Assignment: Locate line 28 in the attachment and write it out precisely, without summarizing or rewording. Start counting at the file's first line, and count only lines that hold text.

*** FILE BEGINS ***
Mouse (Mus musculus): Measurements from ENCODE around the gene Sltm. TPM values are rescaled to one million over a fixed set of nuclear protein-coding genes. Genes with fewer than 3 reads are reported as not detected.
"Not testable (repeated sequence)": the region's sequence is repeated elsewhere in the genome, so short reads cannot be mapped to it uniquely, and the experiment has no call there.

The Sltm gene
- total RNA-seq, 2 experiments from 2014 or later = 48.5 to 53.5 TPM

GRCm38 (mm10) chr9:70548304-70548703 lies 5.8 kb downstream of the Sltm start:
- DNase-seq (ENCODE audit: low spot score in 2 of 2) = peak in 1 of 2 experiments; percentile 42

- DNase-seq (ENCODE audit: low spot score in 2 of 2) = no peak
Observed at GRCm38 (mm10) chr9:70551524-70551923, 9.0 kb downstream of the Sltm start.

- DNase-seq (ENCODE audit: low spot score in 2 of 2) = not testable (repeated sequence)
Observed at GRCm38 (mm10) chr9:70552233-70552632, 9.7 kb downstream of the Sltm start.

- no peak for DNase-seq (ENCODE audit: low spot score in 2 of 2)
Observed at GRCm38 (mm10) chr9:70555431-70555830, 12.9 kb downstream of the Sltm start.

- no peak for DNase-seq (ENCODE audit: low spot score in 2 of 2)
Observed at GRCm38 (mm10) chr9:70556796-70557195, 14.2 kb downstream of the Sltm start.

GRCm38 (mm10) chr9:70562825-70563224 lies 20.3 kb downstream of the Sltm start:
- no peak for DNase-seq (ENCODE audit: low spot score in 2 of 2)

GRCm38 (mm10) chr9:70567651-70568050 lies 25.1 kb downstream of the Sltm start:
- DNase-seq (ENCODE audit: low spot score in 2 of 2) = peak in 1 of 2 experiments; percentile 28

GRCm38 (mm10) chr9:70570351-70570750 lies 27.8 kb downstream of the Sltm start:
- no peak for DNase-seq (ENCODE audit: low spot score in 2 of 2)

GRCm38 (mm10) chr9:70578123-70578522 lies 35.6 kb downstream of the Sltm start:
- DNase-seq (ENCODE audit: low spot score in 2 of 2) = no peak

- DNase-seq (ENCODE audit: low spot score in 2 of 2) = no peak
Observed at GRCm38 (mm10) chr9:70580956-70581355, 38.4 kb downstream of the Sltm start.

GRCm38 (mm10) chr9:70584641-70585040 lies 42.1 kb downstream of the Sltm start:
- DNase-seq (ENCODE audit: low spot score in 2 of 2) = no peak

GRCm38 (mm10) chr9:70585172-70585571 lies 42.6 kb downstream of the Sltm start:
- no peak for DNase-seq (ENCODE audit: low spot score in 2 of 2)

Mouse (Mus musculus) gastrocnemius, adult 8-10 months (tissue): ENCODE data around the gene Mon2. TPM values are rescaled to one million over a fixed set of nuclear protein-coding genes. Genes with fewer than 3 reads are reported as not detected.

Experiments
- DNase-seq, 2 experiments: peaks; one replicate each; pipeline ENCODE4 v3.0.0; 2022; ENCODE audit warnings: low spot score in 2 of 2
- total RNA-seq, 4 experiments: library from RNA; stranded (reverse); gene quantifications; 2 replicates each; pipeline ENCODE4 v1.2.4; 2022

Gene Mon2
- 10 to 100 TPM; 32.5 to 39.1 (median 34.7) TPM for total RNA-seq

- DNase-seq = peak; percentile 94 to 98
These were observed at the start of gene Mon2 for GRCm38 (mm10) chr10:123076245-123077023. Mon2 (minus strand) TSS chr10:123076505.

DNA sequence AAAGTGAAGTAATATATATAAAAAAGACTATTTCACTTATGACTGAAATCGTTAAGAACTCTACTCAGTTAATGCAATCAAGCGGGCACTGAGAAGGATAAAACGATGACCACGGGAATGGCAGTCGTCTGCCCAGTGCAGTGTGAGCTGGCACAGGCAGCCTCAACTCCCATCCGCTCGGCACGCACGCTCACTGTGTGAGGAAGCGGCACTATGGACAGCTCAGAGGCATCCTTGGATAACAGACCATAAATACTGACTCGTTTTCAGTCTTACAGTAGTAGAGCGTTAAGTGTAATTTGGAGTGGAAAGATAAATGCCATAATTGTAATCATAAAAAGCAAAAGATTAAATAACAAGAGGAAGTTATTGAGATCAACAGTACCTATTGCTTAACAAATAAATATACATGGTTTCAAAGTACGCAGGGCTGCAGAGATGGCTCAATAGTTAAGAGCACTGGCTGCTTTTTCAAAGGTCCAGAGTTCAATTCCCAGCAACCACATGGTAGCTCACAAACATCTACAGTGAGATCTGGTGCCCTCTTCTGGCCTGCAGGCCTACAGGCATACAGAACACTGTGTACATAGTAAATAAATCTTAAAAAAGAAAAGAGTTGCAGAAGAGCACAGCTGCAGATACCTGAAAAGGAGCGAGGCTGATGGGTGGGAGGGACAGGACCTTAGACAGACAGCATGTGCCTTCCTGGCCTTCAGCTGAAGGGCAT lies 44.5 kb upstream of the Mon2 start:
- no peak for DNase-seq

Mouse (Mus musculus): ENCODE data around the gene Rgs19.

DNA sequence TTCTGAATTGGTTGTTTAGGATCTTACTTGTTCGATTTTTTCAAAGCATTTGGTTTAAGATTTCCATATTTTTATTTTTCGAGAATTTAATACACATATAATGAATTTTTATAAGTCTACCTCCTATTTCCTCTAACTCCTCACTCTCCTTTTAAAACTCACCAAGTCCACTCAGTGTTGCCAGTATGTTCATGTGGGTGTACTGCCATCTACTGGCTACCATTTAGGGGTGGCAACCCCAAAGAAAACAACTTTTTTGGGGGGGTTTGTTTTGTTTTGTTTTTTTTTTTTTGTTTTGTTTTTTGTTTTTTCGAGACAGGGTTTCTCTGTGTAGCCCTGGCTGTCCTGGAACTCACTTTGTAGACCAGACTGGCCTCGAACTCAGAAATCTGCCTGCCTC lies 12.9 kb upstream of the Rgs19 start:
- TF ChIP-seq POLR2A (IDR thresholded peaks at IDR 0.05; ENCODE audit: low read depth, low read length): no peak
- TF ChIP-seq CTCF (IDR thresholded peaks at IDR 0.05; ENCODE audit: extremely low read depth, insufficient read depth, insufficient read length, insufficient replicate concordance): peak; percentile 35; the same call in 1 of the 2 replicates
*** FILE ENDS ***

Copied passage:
- no peak for DNase-seq (ENCODE audit: low spot score in 2 of 2)